North Korea Fires Off Another Short-Range Ballistic Missile; Fourth Time This Week: REPORT

The military of South Korea has confirmed that the Democratic People's Republic of Korea (DPRK) launched a short-range ballistic missile on Sunday morning. This test, according to Seoul, is the fourth of its kind to have place in the past week. According to Pyongyang, the combined military drills conducted on the peninsula by Washington and Seoul merit the displays of force.

According to reports in the media, the missile was launched at 11:05 a.m. local time from the DPRK's west coast and flew 800 kilometers (500 miles) before striking a target in the East Sea, also known as the Sea of Japan abroad.

Military authorities from South Korea said in a statement that the nation's armed forces are "maintaining a full readiness posture in close cooperation with the United States" in preparation for "further launches."

The most recent North Korean missile launch was also confirmed by the Japanese Coast Guard.

The US Indo-Pacific Command acknowledged the launch and added that it was "destabilizing," noting that neither American personnel nor territory nor our partners were in direct danger from the missile. Officials from the American military reiterated Washington's "ironclad" commitment to safeguarding Japan and South Korea.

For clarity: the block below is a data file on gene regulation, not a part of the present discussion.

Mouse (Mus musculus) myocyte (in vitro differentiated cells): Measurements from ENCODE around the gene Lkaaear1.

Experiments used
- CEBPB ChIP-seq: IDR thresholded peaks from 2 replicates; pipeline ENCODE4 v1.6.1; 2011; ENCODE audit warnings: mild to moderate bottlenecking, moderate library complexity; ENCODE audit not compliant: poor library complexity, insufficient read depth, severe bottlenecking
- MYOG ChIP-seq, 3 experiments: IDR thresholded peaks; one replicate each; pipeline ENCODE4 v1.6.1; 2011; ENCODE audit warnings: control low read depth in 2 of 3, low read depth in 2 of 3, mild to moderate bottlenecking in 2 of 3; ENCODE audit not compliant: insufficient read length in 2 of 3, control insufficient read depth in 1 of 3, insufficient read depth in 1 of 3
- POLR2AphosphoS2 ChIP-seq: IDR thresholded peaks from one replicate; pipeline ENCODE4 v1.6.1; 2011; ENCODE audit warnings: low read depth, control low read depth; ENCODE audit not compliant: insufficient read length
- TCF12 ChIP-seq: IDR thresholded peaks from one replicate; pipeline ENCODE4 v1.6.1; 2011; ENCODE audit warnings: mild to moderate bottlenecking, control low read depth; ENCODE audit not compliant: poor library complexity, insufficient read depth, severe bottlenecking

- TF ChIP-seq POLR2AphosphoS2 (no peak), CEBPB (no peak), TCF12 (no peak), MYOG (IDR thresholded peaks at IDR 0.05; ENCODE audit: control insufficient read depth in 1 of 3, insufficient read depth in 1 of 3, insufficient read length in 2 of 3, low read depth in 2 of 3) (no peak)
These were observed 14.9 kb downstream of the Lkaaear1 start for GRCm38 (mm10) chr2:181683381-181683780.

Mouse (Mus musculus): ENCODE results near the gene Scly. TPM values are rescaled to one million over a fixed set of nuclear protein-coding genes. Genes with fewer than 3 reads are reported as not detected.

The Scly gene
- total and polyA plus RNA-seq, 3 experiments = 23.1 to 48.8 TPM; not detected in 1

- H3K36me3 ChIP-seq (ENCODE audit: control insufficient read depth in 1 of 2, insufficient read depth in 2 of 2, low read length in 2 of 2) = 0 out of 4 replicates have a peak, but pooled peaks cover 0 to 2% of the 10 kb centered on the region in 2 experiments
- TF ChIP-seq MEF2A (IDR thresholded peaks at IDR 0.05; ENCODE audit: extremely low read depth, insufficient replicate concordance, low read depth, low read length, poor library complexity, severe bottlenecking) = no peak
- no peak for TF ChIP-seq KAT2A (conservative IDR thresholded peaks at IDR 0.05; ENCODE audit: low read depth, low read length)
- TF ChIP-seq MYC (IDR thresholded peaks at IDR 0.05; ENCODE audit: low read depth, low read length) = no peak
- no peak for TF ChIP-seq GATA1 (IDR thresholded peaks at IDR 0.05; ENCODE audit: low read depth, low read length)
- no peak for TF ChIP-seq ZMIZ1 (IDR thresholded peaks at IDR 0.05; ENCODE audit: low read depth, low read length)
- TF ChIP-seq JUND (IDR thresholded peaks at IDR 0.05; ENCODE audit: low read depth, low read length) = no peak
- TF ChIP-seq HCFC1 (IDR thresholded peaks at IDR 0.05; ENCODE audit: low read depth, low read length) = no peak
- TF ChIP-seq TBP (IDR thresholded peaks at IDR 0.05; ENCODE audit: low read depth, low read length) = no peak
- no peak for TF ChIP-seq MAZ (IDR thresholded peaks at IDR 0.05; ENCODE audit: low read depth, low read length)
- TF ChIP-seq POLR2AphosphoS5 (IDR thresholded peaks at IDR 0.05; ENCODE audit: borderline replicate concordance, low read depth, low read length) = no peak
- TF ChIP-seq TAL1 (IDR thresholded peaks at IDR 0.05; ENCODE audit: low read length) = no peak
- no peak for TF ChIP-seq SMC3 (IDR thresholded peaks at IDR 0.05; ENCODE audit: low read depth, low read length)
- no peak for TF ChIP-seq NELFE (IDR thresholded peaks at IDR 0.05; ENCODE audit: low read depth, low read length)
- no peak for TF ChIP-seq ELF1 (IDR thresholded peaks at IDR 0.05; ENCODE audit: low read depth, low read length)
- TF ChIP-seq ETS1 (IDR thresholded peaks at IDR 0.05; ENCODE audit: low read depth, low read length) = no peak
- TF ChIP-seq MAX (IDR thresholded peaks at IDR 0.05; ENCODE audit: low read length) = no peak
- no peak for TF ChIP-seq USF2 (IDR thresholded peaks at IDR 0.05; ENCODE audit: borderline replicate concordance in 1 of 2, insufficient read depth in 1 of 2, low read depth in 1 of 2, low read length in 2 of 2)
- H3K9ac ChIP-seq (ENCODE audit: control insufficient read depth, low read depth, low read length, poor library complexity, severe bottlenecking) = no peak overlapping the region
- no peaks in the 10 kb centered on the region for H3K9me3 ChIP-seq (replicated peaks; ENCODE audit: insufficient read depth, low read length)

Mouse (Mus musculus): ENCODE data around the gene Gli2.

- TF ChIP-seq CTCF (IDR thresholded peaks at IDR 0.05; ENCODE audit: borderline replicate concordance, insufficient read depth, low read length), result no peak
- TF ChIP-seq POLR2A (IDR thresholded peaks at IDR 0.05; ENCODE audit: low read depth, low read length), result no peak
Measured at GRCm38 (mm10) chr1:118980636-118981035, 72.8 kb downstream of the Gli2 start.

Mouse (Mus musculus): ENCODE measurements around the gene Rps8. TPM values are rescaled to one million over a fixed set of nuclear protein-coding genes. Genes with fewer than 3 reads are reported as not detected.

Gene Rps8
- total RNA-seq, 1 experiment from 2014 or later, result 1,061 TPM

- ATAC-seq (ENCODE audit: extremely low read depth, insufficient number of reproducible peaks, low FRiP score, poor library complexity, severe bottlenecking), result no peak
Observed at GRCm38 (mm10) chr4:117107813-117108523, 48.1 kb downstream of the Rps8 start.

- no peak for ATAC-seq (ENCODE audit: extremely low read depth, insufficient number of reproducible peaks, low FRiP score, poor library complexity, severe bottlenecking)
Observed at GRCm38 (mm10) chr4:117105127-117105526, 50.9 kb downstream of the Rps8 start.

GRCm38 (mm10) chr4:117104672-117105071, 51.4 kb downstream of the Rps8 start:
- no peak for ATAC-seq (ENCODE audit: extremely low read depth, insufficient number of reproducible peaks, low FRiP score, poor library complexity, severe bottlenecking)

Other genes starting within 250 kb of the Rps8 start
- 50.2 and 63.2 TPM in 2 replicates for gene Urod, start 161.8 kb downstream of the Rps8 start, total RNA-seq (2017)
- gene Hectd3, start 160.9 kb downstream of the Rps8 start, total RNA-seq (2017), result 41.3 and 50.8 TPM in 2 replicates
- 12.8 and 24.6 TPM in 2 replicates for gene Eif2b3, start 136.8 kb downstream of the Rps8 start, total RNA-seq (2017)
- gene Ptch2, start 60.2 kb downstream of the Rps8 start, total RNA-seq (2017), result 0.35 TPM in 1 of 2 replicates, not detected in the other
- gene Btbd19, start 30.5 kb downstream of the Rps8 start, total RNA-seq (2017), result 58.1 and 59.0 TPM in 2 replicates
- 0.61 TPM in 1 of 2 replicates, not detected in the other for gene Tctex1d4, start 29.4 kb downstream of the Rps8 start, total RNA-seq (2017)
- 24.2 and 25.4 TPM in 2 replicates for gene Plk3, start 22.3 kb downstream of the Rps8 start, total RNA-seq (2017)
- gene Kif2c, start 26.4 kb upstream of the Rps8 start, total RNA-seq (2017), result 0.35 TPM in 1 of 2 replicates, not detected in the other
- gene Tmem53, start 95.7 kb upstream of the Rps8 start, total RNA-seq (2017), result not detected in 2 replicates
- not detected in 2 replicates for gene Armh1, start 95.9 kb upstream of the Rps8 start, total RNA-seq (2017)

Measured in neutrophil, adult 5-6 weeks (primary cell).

A US B-1B strategic bomber with nuclear weapons capability returned "for joint exercises Sunday, just 16 days after its previous deployment," according to the Yonhap news agency in South Korea.

On Thursday, North Korean leader Kim Jong-un saw the launch of a Hwasong-17 intercontinental ballistic missile (ICBM) - which, he said, was intended to "strike fear into foes" and "deter conflict," as stated by the state-run Korean Central News Agency.

The test comes after a number of others that were completed recently.

According to Pyongyang, the recent spike in missile launches is a reaction to the continuing "Freedom Shield" military drills between the US and South Korea. The North has made it clear time and time again that it sees the exercises as a buildup to military assault.

The drill, which started on Monday and is anticipated to end on Thursday, has been dubbed the biggest of its type since 2017. This is according to South Korea and the US. The DPRK's activities, especially the record number of missile launches in 2022, are cited by the two countries as justification for the drills.

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